Over the course of the last month, there was been a notable shift from optimism to pessimism in the UK as pertains to the timeline of the coronavirus pandemic. Whereas in early June a strong plurality (47%) considered that the worst of the pandemic was behind the UK, in July it is now a strong plurality (47%) who think that the worst is yet to come. This latest result essentially constitutes a reversal of our results in early June.
In the period between both polls, the UK has undergone a relatively rapid re-opening from lockdown: retail shops, restaurants, pubs, cinemas and hotels began to trade again. The growth of the opinion that the ‘worst is yet to come’ may be tied directly to concerns that the UK is re-opening too quickly – polling conducted on 1 July indicated that 55% of the public think lockdown is being eased too fast. Concern that the situation could get worse may be exasperated by speculation that other towns will follow in Leicester’s footsteps and impose a local lockdown.
Interestingly, there is a clear partisan dimension to the levels of optimism and pessimism. In early June, a strong majority (56%) of 2019 Conservative voters believed the worst was behind the UK, in contrast to just 39% of 2019 Labour voters. Although confidence has since dropped across both sets of supporters, a plurality of Conservatives (45%) still believe the worst is behind us, whereas only 29% of 2019 Labour voters share this view.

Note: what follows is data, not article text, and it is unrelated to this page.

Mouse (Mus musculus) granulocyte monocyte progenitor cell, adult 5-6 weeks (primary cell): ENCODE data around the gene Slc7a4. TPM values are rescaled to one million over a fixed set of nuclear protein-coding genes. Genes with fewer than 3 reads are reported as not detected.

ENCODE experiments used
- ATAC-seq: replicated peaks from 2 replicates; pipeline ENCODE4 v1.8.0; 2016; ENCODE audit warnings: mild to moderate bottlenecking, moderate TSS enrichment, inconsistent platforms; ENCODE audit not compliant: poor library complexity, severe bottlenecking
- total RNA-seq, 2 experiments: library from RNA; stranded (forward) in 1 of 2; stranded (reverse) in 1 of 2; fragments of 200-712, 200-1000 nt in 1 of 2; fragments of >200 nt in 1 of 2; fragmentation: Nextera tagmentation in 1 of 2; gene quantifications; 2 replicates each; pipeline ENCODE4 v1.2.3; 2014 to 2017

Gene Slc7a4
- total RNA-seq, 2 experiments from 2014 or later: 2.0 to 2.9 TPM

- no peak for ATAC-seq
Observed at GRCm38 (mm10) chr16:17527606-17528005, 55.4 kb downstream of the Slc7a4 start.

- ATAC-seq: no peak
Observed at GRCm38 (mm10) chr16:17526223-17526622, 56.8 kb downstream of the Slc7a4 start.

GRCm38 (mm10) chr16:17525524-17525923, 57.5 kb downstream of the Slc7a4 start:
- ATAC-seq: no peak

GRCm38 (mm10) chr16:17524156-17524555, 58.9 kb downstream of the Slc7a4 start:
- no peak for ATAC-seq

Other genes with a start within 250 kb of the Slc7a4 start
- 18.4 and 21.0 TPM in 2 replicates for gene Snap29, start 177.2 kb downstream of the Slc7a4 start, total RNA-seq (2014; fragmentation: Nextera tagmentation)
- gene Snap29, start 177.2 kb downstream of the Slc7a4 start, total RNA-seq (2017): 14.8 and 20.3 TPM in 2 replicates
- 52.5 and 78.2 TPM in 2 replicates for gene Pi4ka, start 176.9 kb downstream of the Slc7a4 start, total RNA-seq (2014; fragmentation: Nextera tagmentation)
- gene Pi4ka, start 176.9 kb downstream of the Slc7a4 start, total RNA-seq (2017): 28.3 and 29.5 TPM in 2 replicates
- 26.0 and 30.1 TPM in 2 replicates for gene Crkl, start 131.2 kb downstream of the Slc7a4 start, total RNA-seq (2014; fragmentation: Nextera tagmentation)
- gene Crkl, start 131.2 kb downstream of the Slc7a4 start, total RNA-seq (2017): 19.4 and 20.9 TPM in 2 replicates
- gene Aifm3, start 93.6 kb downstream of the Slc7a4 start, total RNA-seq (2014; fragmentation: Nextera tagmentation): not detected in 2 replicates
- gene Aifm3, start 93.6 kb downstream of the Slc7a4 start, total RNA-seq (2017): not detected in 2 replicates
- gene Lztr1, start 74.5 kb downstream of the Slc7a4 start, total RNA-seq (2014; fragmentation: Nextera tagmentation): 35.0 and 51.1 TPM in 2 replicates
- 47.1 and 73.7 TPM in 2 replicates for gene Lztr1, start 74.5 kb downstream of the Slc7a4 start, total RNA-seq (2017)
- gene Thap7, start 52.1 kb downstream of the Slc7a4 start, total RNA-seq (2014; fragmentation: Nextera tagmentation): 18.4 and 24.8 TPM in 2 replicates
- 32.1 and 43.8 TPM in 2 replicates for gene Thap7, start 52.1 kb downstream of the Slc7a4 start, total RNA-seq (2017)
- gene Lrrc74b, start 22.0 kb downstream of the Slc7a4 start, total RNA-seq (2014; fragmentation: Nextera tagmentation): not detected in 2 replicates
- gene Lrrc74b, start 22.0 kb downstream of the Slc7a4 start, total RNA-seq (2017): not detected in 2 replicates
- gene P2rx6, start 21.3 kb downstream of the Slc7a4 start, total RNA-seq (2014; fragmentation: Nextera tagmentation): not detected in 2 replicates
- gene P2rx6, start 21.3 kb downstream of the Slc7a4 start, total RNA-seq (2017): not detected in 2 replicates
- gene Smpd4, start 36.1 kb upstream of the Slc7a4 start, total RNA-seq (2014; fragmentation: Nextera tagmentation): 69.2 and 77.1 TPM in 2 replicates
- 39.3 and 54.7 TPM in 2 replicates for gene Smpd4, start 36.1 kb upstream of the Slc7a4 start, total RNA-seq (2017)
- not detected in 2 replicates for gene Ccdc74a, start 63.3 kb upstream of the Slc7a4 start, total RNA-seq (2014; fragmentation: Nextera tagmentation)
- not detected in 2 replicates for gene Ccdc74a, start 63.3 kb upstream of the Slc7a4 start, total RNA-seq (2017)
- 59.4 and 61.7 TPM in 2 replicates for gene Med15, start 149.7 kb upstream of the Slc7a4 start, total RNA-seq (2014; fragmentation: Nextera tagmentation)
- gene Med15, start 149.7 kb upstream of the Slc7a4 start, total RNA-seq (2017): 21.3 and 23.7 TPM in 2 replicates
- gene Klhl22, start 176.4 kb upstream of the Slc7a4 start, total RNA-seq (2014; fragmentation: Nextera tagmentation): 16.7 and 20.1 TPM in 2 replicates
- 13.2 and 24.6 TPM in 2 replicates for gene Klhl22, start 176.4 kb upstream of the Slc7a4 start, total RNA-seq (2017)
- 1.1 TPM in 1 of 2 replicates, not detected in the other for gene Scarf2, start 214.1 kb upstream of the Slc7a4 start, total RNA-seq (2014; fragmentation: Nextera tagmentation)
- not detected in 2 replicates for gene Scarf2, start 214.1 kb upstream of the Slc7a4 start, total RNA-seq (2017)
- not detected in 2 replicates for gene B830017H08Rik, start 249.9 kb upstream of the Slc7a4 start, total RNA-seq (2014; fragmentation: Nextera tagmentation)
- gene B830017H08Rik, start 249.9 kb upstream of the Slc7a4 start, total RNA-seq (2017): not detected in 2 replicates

On the other hand, polling indicates consistent levels of pessimism about the UK Government’s ability to stave off a second wave of the pandemic. On 3 June, a plurality (47%) said they did not believe the Government was prepared to stave off a potential second wave of coronavirus, a proportion that has now slightly risen to 50%. Just a third of respondents now believe that the Government is prepared, a slight drop from 36% in early June.
The public appears increasingly sceptical that the UK economy can recover quickly from the coronavirus crisis now the lockdown measures have ended. In the latest poll, fewer than a third (31%) are now optimistic that the UK Economy can recover quickly from this crisis, down from 36% in May.
Tracking public opinion around key aspects of the coronavirus crisis in the UK has revealed a growing sense of pessimism. Significantly, although cases and deaths continue to fall, the UK public increasingly holds the belief that the worst of the crisis is yet to come. Moreover, as lockdown measures are relaxed, the public think that the UK Government will be unable to prevent a further outbreak and a second wave of cases.
To find out more information about this research contact our research team. Redfield & Wilton Strategies is a member of the British Polling Council and abides by its rules.
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Redfield & Wilton Strategies are accredited members of the British Polling Council and abide by its rules.